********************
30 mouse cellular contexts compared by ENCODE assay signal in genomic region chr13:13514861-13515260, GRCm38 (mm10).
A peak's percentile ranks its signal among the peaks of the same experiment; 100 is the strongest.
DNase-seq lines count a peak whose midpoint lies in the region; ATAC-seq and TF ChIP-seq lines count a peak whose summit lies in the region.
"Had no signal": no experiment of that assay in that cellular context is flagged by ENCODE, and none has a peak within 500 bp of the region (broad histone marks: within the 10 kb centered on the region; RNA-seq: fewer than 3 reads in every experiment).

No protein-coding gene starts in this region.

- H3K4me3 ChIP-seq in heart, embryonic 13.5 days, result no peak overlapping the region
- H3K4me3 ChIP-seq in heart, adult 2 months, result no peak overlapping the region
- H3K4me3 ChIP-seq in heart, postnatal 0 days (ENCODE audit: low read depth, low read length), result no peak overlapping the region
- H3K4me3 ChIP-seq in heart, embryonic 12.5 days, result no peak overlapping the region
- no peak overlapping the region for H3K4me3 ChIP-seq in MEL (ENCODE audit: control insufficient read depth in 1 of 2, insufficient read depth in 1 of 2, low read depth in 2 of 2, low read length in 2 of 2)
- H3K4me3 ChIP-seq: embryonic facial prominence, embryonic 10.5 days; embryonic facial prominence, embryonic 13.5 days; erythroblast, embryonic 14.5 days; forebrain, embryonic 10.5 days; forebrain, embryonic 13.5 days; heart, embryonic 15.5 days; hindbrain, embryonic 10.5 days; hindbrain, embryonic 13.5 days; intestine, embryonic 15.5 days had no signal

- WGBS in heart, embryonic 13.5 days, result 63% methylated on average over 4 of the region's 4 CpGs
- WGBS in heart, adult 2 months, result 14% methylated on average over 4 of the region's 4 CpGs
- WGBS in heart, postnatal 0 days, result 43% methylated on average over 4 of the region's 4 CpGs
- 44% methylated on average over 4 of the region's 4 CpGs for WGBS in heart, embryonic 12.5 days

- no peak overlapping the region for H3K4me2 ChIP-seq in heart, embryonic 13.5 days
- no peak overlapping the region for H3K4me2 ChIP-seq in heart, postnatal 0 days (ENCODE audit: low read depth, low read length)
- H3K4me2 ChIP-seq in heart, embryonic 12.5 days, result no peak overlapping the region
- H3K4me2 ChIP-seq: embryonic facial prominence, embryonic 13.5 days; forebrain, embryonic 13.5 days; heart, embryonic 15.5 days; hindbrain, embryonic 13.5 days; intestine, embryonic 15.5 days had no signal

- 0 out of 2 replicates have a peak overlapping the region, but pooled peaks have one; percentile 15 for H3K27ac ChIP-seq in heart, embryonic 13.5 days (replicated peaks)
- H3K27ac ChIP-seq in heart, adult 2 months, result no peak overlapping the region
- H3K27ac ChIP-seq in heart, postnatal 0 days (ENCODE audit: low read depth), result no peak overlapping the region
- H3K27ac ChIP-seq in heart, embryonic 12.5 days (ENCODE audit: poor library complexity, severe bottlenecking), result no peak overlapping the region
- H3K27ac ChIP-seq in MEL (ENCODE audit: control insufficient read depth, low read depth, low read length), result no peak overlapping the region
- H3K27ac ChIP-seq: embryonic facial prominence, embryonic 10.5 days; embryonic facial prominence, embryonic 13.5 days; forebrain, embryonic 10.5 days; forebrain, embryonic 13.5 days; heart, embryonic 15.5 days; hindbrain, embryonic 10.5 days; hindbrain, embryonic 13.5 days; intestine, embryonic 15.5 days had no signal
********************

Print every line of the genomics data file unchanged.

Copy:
30 mouse cellular contexts compared by ENCODE assay signal in genomic region chr13:13514861-13515260, GRCm38 (mm10).
A peak's percentile ranks its signal among the peaks of the same experiment; 100 is the strongest.
DNase-seq lines count a peak whose midpoint lies in the region; ATAC-seq and TF ChIP-seq lines count a peak whose summit lies in the region.
"Had no signal": no experiment of that assay in that cellular context is flagged by ENCODE, and none has a peak within 500 bp of the region (broad histone marks: within the 10 kb centered on the region; RNA-seq: fewer than 3 reads in every experiment).

No protein-coding gene starts in this region.

- H3K4me3 ChIP-seq in heart, embryonic 13.5 days, result no peak overlapping the region
- H3K4me3 ChIP-seq in heart, adult 2 months, result no peak overlapping the region
- H3K4me3 ChIP-seq in heart, postnatal 0 days (ENCODE audit: low read depth, low read length), result no peak overlapping the region
- H3K4me3 ChIP-seq in heart, embryonic 12.5 days, result no peak overlapping the region
- no peak overlapping the region for H3K4me3 ChIP-seq in MEL (ENCODE audit: control insufficient read depth in 1 of 2, insufficient read depth in 1 of 2, low read depth in 2 of 2, low read length in 2 of 2)
- H3K4me3 ChIP-seq: embryonic facial prominence, embryonic 10.5 days; embryonic facial prominence, embryonic 13.5 days; erythroblast, embryonic 14.5 days; forebrain, embryonic 10.5 days; forebrain, embryonic 13.5 days; heart, embryonic 15.5 days; hindbrain, embryonic 10.5 days; hindbrain, embryonic 13.5 days; intestine, embryonic 15.5 days had no signal

- WGBS in heart, embryonic 13.5 days, result 63% methylated on average over 4 of the region's 4 CpGs
- WGBS in heart, adult 2 months, result 14% methylated on average over 4 of the region's 4 CpGs
- WGBS in heart, postnatal 0 days, result 43% methylated on average over 4 of the region's 4 CpGs
- 44% methylated on average over 4 of the region's 4 CpGs for WGBS in heart, embryonic 12.5 days

- no peak overlapping the region for H3K4me2 ChIP-seq in heart, embryonic 13.5 days
- no peak overlapping the region for H3K4me2 ChIP-seq in heart, postnatal 0 days (ENCODE audit: low read depth, low read length)
- H3K4me2 ChIP-seq in heart, embryonic 12.5 days, result no peak overlapping the region
- H3K4me2 ChIP-seq: embryonic facial prominence, embryonic 13.5 days; forebrain, embryonic 13.5 days; heart, embryonic 15.5 days; hindbrain, embryonic 13.5 days; intestine, embryonic 15.5 days had no signal

- 0 out of 2 replicates have a peak overlapping the region, but pooled peaks have one; percentile 15 for H3K27ac ChIP-seq in heart, embryonic 13.5 days (replicated peaks)
- H3K27ac ChIP-seq in heart, adult 2 months, result no peak overlapping the region
- H3K27ac ChIP-seq in heart, postnatal 0 days (ENCODE audit: low read depth), result no peak overlapping the region
- H3K27ac ChIP-seq in heart, embryonic 12.5 days (ENCODE audit: poor library complexity, severe bottlenecking), result no peak overlapping the region
- H3K27ac ChIP-seq in MEL (ENCODE audit: control insufficient read depth, low read depth, low read length), result no peak overlapping the region
- H3K27ac ChIP-seq: embryonic facial prominence, embryonic 10.5 days; embryonic facial prominence, embryonic 13.5 days; forebrain, embryonic 10.5 days; forebrain, embryonic 13.5 days; heart, embryonic 15.5 days; hindbrain, embryonic 10.5 days; hindbrain, embryonic 13.5 days; intestine, embryonic 15.5 days had no signal